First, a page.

5. Take cases that scare and/or confuse you.

Okay, so I have a hard time managing patients with diabetes. I don't know why. I think it's because I never know what insulin dose to start with, they often have numerous other problems, and there are approximately a zillion factors that make one more or less insulin-resistant.

So, I signed up to take care of a patient in DKA with Cushing's disease, hypothyroidism, and financially constrained owners. It was an endocrinology adventure, and I learned many things. Now managing patients with diabetes is a bit less frustrating for me.

Look, if you're doing an internship, your colleagues (hopefully) assume that you are trying to learn and are quite willing to teach you. If you somehow manage to avoid all the cases that are uniquely confusing to you during your internship, they will still pop up for you later in veterinary life (still as confusing as ever!) and I'd imagine that's going to suck.

Hooray for internships! By the way, if you are on the conventional US veterinary internship cycle and are reading this at time of posting, you are approximately 1/3 done with your internship. Also, go sign up for the match if you (like me) are doing the match again for residency/specialty internship purposes. The time is now.

medical math: CRIs

Hey there everyone!  I just had my first overnights this past week, which were terrifying and awesome. I've heard the experience of a young vet's first overnights likened to riding a bike without training wheels for the first time.

I think a more accurate (if weirder) simile would be: A young vet's first overnights feel like riding a bike without training wheels blindfolded through a ravine. Hooray!

That being said, I learned several important truths:

1) Do not panic. Everything is worse if you panic. Nothing is better.

2) Your only job is to keep everyone alive (who you aren't euthanizing) until the morning.

3) Despite your best efforts re: #2, sometimes patients will die anyway.

I also learned how to reliably calculate and put together CRIs.

To those of you who say, "Alacrity, how are you almost four months into your internship and you just learned this?", I say, "Hush, fools. CRIs are tricky."

For those of you who don't know, a CRI is a continuous rate infusion of a drug. Any drug. We use CRIs for pain control, anesthesia, sedation, drugs to promote gastrointestinal motility, some chemotherapeutic agents, et cetera.

I discovered that I knew how to set up CRIs way better than I thought I did on my last overnight before switching back to days. I had this patient whose heart was doing a crazy thing, and I called the criticalist at about 4am for some advice. She told me to put him on a diltiazem CRI.

via flickr - supertroopers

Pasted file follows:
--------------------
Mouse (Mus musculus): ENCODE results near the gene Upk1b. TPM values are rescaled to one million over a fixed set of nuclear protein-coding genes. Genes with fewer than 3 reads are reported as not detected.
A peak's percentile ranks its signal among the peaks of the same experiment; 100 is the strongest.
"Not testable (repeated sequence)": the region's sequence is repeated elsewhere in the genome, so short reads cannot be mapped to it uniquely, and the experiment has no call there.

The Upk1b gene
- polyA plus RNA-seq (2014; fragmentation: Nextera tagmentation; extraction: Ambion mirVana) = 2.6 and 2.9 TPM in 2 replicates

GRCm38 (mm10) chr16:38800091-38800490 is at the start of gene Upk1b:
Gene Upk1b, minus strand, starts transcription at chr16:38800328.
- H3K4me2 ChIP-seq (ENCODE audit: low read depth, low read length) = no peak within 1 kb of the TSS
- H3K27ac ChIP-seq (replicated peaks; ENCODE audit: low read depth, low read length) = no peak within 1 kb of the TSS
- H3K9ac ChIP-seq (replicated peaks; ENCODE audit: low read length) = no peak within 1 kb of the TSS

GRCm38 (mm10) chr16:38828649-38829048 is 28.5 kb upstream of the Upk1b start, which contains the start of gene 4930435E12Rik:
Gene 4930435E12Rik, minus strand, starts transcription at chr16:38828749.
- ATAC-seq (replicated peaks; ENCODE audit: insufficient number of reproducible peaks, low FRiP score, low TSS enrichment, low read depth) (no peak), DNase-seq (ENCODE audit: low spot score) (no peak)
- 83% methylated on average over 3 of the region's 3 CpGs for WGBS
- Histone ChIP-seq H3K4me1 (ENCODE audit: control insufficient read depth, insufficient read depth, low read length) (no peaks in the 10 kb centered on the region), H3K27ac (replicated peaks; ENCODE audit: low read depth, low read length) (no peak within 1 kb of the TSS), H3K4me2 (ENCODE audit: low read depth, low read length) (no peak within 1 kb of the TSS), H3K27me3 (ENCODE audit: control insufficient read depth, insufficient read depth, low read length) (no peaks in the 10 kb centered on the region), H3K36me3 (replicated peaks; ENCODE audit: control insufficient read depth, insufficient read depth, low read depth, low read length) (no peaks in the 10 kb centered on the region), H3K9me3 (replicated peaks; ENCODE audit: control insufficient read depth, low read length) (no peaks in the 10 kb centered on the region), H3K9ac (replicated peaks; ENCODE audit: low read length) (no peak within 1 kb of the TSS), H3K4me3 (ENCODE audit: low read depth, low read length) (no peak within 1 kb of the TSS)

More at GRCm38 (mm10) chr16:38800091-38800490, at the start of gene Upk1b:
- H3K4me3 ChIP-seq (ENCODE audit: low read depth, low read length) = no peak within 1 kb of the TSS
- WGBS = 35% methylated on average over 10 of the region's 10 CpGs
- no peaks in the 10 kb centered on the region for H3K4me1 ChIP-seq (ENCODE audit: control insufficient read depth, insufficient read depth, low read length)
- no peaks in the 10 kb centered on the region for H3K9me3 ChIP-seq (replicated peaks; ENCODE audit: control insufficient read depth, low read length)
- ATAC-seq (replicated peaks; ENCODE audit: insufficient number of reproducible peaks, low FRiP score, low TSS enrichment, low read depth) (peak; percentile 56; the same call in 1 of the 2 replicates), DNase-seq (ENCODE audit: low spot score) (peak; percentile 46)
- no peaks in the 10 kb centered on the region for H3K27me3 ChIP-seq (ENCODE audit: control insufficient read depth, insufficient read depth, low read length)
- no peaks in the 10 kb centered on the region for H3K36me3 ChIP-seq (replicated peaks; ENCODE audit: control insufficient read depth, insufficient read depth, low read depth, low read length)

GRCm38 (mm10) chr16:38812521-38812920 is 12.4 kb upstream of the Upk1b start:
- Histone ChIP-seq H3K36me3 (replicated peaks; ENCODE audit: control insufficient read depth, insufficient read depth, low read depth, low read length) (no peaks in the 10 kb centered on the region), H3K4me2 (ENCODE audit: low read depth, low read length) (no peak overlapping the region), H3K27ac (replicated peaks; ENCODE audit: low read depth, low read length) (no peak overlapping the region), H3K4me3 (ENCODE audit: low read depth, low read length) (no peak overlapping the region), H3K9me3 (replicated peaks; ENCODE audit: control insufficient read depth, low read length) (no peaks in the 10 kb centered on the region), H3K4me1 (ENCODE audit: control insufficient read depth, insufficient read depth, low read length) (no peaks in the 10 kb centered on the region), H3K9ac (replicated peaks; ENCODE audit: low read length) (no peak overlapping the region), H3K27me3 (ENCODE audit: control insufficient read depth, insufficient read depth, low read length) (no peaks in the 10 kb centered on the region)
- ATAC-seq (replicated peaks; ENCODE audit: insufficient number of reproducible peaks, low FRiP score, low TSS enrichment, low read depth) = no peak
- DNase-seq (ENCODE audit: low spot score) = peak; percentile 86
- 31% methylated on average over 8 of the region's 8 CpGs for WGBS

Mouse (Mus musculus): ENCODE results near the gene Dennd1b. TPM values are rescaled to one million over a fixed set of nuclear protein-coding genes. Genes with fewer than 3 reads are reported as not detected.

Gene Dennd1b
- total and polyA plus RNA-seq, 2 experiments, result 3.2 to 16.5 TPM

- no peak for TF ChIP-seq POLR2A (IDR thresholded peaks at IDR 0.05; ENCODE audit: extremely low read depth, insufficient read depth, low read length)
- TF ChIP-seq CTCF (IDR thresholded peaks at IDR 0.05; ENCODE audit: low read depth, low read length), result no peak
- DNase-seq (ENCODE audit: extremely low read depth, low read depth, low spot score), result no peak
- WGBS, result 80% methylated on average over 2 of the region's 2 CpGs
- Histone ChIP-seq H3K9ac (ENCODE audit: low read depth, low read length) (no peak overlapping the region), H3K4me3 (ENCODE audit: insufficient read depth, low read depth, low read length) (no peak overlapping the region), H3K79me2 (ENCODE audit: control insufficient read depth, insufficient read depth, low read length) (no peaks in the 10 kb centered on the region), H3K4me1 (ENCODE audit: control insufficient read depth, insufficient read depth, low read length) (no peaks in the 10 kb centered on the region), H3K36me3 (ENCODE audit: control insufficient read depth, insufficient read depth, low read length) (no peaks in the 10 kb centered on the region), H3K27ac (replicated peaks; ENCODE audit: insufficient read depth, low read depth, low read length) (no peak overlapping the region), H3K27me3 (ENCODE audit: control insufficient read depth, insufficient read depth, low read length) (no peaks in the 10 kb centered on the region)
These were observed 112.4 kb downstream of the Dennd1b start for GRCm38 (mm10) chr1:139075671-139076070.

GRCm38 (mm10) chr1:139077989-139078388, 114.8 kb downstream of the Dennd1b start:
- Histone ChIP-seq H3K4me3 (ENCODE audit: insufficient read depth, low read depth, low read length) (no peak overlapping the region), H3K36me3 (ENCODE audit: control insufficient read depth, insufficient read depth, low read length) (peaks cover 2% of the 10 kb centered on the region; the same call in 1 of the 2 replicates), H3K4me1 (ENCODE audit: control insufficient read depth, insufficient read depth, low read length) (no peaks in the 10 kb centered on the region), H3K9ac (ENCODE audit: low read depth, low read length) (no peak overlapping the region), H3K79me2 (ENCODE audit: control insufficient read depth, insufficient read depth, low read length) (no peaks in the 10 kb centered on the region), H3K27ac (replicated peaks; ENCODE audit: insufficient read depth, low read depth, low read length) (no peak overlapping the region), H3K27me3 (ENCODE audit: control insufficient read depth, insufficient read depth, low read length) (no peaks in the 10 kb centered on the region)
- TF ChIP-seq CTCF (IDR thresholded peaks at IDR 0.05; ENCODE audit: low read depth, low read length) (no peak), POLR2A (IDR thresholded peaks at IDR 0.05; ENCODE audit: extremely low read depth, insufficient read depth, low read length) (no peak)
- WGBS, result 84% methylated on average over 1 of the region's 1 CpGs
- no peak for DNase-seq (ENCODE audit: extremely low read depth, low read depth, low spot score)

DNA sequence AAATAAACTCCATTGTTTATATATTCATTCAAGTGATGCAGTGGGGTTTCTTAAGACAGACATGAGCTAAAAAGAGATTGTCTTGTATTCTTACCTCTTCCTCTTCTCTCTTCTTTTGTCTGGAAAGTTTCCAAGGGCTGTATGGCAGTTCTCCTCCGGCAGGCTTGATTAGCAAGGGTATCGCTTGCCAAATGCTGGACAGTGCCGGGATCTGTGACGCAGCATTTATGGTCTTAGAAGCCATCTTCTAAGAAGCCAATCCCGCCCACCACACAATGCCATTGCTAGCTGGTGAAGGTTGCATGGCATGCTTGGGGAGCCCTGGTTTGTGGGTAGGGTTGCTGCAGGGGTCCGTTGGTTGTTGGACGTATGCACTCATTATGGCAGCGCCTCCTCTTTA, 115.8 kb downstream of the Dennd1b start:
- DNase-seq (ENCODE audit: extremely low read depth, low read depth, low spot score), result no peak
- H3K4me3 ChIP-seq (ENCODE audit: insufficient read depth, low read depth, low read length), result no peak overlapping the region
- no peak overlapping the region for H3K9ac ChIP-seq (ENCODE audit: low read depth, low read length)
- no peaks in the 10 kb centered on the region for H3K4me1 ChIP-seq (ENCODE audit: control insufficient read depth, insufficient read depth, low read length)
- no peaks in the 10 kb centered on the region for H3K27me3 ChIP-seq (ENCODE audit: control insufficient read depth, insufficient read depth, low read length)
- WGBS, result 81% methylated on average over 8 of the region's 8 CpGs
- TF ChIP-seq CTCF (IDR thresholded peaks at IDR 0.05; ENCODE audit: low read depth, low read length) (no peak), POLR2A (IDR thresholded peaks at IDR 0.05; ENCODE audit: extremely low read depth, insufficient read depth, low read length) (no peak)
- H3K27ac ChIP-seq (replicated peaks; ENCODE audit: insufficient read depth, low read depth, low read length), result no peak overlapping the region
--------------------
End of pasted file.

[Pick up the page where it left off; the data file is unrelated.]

Okay, I had never heard of a diltiazem CRI. There was no dose for a diltiazem CRI in Plumb's (or in any of the six critical care or cardiology textbooks I checked). So, I Googled it. Found a paper. Found a dose. Set up the CRI. SWEEEEET.

Friends, here is how you do this:

1) Look up the dose of your drug. Every CRI dose that you find will be formatted somewhat like this:

(units of drug) per (units of animal weight) per (units of time)

This looks like:

3 mcg/kg/min  or 50mg/kg/day or 0.01U/lb/hour

2) Go weigh your patient. Convert the weight to kilograms (there are 2.2 pounds in 1 kilogram).

3) Multiply the units of drug by the weight of your patient. Now you have the total dose of the drug for your patient per unit of time.

4) Convert the unit of time to "per hour". The dose may have already been given to you in "per hour", which is awesome. If not, convert. If it's in minutes, multiply by 60. If it's in days, divide by 24.

5) Figure out how (physically) you're going to deliver your drug. Will it be diluted (hint: probably)? In what fluid/by how much? Some options for this are "in a 60 mL syringe" or "in a 1L bag of LRS", "in a 250 mL bag of saline", et cetera.

6) Figure out how to make your delivery system/vehicle last a logical amount of time (I use about a day). For example, a 60 mL syringe of (whatever) running at 2mL per hour lasts 30 hours. A 250 mL bag of saline running at 10 mL per hour lasts 25 hours.  This is so your technicians aren't re-making the CRI every 6 hours.

7) Make sure your drug won't react badly with whatever fluid you use to dilute it (doy).

8) So, now you have a dose of drug for your patient per hour, and a delivery system/vehicle that lasts a known number of hours. Figure out how many "hour doses" of drug go into your delivery system/vehicle so the hours match. For example, if you are running a 60 mL syringe at 2mL per hour to get 30 CRI hours, you need 30 hour-sized doses of drug to go into that syringe.

The way you do this with math is you multiply your hourly dose for your patient by the number of hours in your delivery system/vehicle to get the total amount of drug to add to the bag/syringe.

9) Figure out the concentration of the drug (usually in units/mL). Convert your total dose to a total volume. Remove an equivalent volume of diluent fluid from your delivery system/vehicle so your math isn't wrong once you add the drug. For example, if you're adding 50 mL of drug to a 250 mL bag of saline and you did your "how long will this bag last" calculation based on 250 mL, remove 50 mL of saline before you add the 50 mL of drug so you don't end up with 300 mL total.

10) Check all your math.

11) Write your shit down in a logical way for your technicians.

12) GO!

Does this make sense?

a sampling of an average ER shift:

1. "I won't let you examine my dog."

Are you even serious?  Go home.

2. "But you guys told me the last time I was here that his kidneys don't work because of all the blood in his liver."


3. "She's feral. Have you ever touched a feral cat before? You won't be able to touch her."

Watch this: examine cat. Success!

4. "Why aren't you ultrasounding him now?" (It is 2:45 am)

Our radiologist sleeps, sometimes.

5. "Can't you send her home with the catheter so I don't have to give her pills?"


6. "What if I just watch her at home?" (cat is in respiratory distress)

Do you have an oxygen cage at home?

7. "Do you have a drug that will just make him better for a little while?"


8. "I'm taking her to another hospital because I read bad reviews of this place on the internet."


9. "I won't let you take her out of my sight!"

Seriously? See #1.

10. "Why do you have to do all of these tests to figure out what's wrong with him?"

I can't even.

seems logical:

internist: "Why has this cat not been neutered if he's been anesthetized six times in the past four days?"

ER doctor: "See, he keeps urinating around his ucath and I don't want him peeing into his own scrotum."

internist: "Ah."

neurologist, seeing a consult:

"Does this owner realize that this dog might not have a brain? Like, legitimately he may not have a large part of his brain? This might be really bad."

on the triage board:

chief complaint: "Lethargic post-swamp adventure"